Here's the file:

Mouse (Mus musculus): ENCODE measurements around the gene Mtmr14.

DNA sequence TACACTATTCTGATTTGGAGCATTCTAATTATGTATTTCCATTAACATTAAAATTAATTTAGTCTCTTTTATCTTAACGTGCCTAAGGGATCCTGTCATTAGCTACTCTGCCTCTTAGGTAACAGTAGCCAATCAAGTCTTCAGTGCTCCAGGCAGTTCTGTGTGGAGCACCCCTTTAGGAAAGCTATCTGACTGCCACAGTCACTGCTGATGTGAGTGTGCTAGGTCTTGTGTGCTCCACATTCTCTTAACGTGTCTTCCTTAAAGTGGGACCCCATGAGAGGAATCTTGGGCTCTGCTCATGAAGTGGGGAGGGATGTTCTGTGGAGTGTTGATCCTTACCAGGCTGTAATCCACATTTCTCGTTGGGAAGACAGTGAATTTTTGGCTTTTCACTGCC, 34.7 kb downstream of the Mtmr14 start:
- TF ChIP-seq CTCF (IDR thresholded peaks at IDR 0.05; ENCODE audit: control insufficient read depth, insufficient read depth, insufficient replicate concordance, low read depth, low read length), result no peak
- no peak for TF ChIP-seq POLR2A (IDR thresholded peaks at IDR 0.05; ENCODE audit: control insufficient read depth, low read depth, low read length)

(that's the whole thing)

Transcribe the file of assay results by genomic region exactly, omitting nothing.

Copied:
Mouse (Mus musculus): ENCODE measurements around the gene Mtmr14.

DNA sequence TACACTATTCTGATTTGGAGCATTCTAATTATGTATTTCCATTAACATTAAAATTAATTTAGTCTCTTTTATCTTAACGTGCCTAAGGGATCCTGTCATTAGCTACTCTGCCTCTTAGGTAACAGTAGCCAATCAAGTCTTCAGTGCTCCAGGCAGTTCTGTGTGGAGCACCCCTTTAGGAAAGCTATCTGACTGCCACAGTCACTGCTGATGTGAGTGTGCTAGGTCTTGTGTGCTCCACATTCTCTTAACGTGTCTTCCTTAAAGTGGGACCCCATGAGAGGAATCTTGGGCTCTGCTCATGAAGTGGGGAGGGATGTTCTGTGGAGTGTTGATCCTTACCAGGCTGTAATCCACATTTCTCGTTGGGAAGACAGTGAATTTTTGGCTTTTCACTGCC, 34.7 kb downstream of the Mtmr14 start:
- TF ChIP-seq CTCF (IDR thresholded peaks at IDR 0.05; ENCODE audit: control insufficient read depth, insufficient read depth, insufficient replicate concordance, low read depth, low read length), result no peak
- no peak for TF ChIP-seq POLR2A (IDR thresholded peaks at IDR 0.05; ENCODE audit: control insufficient read depth, low read depth, low read length)